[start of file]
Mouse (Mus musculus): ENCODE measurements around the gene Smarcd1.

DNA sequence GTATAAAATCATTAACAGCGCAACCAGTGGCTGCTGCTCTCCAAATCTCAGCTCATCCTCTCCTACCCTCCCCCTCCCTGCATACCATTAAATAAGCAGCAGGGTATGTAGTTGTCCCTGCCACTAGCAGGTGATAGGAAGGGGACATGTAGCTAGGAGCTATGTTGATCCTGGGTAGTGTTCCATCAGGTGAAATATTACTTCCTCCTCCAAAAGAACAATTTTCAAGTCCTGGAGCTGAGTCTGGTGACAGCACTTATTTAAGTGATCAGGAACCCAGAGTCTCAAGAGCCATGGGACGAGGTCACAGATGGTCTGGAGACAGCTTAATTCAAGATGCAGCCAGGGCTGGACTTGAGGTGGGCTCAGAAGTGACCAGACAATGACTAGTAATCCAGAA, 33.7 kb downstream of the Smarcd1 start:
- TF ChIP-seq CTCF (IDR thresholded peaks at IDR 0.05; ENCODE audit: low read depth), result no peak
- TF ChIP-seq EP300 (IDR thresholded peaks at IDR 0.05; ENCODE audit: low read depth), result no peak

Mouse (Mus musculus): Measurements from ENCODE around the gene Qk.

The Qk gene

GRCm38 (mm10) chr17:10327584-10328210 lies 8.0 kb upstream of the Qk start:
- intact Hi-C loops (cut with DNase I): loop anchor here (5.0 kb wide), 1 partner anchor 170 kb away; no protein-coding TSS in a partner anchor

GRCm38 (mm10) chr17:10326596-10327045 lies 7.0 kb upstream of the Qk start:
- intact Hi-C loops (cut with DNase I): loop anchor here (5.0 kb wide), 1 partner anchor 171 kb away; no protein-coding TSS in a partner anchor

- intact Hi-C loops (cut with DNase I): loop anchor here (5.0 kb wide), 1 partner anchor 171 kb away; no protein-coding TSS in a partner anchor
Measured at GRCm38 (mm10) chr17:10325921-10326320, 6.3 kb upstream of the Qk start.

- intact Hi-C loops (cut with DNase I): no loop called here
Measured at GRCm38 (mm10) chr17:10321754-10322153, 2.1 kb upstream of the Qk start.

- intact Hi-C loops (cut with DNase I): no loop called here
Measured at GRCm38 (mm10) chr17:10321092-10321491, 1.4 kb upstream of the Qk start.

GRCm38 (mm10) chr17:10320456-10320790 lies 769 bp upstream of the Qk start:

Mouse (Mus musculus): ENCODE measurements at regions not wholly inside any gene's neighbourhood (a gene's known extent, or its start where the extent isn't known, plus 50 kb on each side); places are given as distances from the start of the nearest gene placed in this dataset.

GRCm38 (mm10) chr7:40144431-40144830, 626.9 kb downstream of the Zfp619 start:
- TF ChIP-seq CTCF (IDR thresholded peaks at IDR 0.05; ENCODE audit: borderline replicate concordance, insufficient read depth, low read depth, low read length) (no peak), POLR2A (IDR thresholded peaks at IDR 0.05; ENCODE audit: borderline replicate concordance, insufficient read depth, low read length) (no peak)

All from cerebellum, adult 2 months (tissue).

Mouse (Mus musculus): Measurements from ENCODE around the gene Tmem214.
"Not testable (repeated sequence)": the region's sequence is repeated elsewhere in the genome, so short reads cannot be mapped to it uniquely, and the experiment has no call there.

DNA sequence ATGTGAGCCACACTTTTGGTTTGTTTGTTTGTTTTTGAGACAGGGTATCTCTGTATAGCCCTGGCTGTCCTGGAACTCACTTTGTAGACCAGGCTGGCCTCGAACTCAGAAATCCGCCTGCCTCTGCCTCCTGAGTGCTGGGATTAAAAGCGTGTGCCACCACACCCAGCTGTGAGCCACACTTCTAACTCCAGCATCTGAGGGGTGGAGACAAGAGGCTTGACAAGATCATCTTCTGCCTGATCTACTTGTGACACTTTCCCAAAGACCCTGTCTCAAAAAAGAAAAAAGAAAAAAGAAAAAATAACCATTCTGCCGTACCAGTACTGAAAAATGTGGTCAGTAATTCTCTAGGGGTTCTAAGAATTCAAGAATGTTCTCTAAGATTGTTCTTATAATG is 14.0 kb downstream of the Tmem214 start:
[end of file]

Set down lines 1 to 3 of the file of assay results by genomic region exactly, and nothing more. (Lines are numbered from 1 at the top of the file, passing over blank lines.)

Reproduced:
Mouse (Mus musculus): ENCODE measurements around the gene Smarcd1.

DNA sequence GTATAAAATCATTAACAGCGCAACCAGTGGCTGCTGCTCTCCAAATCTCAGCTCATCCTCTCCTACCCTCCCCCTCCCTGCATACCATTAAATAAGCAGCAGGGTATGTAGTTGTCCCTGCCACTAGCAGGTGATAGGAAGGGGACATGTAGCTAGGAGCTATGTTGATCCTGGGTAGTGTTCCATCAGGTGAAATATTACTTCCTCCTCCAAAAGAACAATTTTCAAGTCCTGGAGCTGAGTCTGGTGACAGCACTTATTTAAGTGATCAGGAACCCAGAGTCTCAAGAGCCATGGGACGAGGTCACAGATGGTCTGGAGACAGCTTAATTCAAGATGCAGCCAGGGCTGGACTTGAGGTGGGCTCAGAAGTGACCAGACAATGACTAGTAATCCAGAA, 33.7 kb downstream of the Smarcd1 start:
- TF ChIP-seq CTCF (IDR thresholded peaks at IDR 0.05; ENCODE audit: low read depth), result no peak